It was just over a century ago when President Wilson declared the second Sunday of May to be Mother’s Day, a national holiday set aside to honor mothers, motherhood, maternal bonds and the influence of mothers in society.
Mom, after all, is “the person who has done more for you than anyone in the world,” said Anna Jarvis, the Suffragette-era activist who spearheaded the move for an official Mother’s Day.
Popular music has not missed out on the opportunity to celebrate mothers — or, at least, to include “Mama” in a song title! From hard rock to country, from Top 40 pop to soul, mothers have served as great subject matter for songs of all kinds. Even that freaky iconoclast, the late Frank Zappa, and his first band, The Mothers of Invention, offered a song called “Motherly Love” on their 1966 debut: “Motherly love is just the thing for you, you know your Mothers gonna love you ’til you don’t know what to do…” So what if it was about the band, not the woman?
I’ve selected 15 tracks that I think make a nice mix of songs for you to play when Mom comes over for dinner this Sunday. (See the Spotify playlist below.) If she’s a little bit open-minded, she might even find most of them enjoyable!
“Your Mother Should Know,” The Beatles, 1967
This track was one of the half-dozen Paul McCartney sing-song numbers recorded by The Beatles in their final three years that John Lennon derisively referred to as “Granny music” (songs that your grandparents would like). It was written expressly for an old-fashioned dance segment in the band’s experimental film “Magical Mystery Tour” in which the foursome descend a grand staircase in white tuxedos. Musically, it’s rather slight compared to the more challenging work they were doing at the time, but it has a nice sentiment that Dear Old Mom should love.
“Mama Help Me,” Edie Brickell & the New Bohemians, 1990
This singer-songwriter out of Dallas (who has been Paul Simon’s wife for more than 20 years) had a #9 hit in 1988 called “What I Am,” and four lesser Top 40 hits including this vibrant song from their 1990 LP, “Ghost of a Dog.” Its lyrics remind us all to seek out and value the advice and counsel available from the best source of all: “Mama mama mama mama help me, mama mama mama tell me what to do…”
“That’s All Right Mama,” Elvis Presley, 1954
In one of his earliest recording sessions, Elvis and his combo were messing around with a speeded-up version of this old Arthur Crudup blues tune. Producer Sam Phillips was immediately struck by it and concluded it was the sound he’d been looking for, and it ended up as Elvis’s first single and, many claim, one of the first rock and roll songs ever. In the lyrics, a mother warns her son, “That gal you’re foolin’ with, she ain’t no good for you,” but he reassures her that everything will be fine.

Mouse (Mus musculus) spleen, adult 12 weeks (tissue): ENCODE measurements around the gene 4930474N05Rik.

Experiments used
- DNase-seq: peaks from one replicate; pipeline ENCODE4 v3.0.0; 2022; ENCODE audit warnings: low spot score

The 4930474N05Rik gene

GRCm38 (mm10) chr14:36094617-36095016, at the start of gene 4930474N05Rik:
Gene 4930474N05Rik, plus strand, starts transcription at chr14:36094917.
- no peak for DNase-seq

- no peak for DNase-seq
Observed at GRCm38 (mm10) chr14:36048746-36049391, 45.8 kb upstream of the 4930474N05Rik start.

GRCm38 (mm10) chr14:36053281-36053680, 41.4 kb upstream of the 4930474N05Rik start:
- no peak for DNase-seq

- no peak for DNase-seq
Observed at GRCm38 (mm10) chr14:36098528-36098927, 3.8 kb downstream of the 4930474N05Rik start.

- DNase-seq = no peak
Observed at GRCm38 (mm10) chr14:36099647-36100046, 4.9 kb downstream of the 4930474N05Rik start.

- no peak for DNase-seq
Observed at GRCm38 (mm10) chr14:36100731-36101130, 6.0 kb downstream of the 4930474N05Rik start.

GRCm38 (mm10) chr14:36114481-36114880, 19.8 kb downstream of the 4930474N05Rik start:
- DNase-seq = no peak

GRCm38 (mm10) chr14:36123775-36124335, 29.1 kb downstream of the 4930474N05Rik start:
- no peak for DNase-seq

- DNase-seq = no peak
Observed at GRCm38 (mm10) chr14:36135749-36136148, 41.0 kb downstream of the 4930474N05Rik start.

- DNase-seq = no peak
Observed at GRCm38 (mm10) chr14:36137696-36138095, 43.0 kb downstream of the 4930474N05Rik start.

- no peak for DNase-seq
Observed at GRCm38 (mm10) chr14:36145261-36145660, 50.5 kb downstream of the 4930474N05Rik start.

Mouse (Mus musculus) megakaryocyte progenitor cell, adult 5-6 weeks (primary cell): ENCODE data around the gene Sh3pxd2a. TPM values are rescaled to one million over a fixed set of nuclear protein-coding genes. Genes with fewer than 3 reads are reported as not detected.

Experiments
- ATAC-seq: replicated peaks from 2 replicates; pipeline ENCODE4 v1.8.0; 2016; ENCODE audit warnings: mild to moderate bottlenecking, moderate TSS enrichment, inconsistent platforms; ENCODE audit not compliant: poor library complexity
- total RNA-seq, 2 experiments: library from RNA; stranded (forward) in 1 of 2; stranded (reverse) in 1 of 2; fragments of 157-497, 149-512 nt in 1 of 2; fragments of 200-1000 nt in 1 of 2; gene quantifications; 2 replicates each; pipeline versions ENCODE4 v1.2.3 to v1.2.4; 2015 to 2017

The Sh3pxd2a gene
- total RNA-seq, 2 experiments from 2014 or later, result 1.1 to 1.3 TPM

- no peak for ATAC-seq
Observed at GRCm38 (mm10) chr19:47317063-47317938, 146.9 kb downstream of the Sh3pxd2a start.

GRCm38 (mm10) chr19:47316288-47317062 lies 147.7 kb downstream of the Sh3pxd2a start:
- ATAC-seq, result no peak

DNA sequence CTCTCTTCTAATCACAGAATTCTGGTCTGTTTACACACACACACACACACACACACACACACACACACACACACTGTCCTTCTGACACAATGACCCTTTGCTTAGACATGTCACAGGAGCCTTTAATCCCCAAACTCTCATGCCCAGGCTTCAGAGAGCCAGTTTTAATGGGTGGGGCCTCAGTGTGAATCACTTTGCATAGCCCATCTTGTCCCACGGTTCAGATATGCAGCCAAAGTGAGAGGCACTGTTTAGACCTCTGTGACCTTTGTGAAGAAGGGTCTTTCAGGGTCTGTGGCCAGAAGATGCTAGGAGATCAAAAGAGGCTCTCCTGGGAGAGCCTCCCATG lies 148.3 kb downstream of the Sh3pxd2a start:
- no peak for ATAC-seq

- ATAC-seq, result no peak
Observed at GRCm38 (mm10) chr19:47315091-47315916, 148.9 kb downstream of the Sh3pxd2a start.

“Stacy’s Mom,” Fountains of Wayne, 2003
This song by Fountains of Wayne, which reached #21 in 2003, enjoys the distinction of being the first song to reach #1 on the “most downloaded songs” list at the iTunes store. The song was inspired by the hugely popular film “American Pie,” which had a sexy, frisky character known as “Stifler’s Mom,” unofficially known in pop culture as the original “MILF.”
“Look What They’ve Done to My Song, Ma,” The New Seekers, 1970; Miley Cyrus, 2012
Melanie Safka, best known for her 1972 Number One ditty “Brand New Key” and the #6 hit “Lay Down (Candles in the Rain),” wrote and recorded “What Have They Done to My Song, Ma” in 1970, but it was The New Seekers whose #14-ranked version you heard on the radio that year. If you search for it, you might also find a killer version of it by Miley Cyrus on her “Backyard Sessions” EP in 2012.
“Tie Your Mother Down,” Queen, 1976
This hard rock song from Queen’s “A Day at the Races” LP is not as disturbing as the title sounds. Guitarist Brian May has said it’s about a young guy who doesn’t like his girlfriend’s parents intervening whenever he’s hoping to get lucky, so he kiddingly suggests they “lock your father out of doors and tie your mother down.” Not the best song to commemorate Mom on Mother’s Day, but, well, it’s only rock ‘n roll…
“Mama Told Me Not to Come,” Three Dog Night, 1970
Randy Newman, one of the more celebrated songwriters and film composers of his generation, came up with this song as part of his 1970 debut release, “12 Songs.” He mostly failed to achieve commercial success as a recording artist, but his songs often did well in the hands of others. Three Dog Night had one of the biggest radio hits of 1970 with their version, which features one of Newman’s typically sardonic lyrics about a guy who is uncomfortable attending parties and realizes he should’ve listened to his mother’s advice.
“Mama Said,” The Shirelles, 1961
The Shirelles were a trio of teenagers from New Jersey who became one of the early “girl group” successes with several classic singles during the 1960-1963 period. “Mama Said” reached #4 as their third consecutive Top Five hit, with lyrics that reinforced the wisdom of a mother’s warning about how young love can knock you off your feet: “Mama said there’ll be days like this, there’ll be days like this, my mama said…”